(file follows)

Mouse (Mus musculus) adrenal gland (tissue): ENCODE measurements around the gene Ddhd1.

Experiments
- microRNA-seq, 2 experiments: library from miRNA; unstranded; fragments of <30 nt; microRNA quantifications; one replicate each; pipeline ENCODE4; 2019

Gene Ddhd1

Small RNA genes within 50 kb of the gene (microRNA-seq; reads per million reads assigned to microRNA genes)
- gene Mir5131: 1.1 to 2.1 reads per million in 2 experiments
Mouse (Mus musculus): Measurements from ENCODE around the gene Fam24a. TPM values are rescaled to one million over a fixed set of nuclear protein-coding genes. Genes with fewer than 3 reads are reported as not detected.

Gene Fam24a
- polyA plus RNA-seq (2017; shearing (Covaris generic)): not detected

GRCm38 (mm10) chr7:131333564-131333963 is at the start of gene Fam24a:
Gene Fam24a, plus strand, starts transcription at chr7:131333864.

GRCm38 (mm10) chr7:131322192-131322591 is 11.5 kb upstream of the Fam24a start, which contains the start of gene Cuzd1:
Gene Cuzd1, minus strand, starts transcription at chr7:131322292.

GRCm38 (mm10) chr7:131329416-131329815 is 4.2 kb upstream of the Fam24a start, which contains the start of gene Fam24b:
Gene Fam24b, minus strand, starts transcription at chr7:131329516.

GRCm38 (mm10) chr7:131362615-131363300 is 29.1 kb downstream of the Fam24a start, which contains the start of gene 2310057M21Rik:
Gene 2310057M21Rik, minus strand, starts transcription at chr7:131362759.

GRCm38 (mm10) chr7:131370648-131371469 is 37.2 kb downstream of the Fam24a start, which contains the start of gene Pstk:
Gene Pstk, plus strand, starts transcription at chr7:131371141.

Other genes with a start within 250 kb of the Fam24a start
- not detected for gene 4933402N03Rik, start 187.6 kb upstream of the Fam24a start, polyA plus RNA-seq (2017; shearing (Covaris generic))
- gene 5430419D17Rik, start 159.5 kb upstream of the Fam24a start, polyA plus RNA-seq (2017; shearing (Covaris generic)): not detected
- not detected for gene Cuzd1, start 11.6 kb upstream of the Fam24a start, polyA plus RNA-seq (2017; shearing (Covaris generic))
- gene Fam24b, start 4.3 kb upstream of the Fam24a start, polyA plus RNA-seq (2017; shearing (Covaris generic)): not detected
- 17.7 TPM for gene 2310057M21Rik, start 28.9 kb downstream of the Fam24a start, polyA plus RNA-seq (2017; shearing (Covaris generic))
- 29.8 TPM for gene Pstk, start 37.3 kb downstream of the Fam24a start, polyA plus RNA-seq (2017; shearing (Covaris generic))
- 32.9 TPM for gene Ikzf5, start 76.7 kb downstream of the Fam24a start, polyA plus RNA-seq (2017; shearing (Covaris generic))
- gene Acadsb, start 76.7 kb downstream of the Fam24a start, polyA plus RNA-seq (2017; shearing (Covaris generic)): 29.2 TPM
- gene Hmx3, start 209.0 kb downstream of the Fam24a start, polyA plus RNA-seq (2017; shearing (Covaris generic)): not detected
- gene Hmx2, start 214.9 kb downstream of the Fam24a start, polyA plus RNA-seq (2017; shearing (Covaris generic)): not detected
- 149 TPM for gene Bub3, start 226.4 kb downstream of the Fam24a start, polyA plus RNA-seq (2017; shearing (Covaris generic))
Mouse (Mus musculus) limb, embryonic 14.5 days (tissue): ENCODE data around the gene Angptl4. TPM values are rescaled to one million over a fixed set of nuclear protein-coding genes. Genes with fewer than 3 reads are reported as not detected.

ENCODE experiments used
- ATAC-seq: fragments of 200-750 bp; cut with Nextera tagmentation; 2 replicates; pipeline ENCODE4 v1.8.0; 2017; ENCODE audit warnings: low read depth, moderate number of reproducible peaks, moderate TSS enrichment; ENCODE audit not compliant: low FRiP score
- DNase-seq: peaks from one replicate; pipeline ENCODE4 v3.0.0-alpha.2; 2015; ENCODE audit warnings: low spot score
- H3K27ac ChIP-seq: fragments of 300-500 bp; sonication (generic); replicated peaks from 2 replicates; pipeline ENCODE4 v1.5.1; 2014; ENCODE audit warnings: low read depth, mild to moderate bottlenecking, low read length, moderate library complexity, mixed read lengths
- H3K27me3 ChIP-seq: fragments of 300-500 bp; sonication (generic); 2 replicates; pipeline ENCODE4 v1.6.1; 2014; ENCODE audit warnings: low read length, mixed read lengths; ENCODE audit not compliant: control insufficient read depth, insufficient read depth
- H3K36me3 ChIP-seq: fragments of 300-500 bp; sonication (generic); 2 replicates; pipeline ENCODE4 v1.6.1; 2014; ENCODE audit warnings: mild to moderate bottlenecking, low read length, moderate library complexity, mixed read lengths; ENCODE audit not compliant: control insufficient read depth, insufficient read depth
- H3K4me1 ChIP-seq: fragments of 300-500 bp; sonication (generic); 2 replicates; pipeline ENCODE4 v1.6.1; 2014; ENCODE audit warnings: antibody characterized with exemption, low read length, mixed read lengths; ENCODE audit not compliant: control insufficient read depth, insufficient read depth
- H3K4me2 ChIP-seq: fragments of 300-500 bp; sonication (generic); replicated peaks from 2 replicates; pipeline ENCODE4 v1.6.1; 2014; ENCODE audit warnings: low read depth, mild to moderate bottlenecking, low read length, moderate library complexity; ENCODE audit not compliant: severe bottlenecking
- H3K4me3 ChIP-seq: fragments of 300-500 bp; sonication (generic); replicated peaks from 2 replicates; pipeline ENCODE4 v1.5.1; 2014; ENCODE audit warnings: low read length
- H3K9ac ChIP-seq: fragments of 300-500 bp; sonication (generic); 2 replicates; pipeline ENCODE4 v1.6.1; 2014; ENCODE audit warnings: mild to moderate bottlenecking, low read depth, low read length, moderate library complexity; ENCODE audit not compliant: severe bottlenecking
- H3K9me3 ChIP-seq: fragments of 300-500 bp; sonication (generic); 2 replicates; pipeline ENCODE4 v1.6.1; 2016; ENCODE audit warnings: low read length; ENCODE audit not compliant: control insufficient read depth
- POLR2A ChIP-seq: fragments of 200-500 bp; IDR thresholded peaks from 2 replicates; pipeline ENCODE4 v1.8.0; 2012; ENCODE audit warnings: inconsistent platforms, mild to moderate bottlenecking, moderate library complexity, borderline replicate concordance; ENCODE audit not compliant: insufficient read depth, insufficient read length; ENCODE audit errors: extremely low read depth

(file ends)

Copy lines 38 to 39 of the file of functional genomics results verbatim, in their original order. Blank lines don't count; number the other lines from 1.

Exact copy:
- H3K36me3 ChIP-seq: fragments of 300-500 bp; sonication (generic); 2 replicates; pipeline ENCODE4 v1.6.1; 2014; ENCODE audit warnings: mild to moderate bottlenecking, low read length, moderate library complexity, mixed read lengths; ENCODE audit not compliant: control insufficient read depth, insufficient read depth
- H3K4me1 ChIP-seq: fragments of 300-500 bp; sonication (generic); 2 replicates; pipeline ENCODE4 v1.6.1; 2014; ENCODE audit warnings: antibody characterized with exemption, low read length, mixed read lengths; ENCODE audit not compliant: control insufficient read depth, insufficient read depth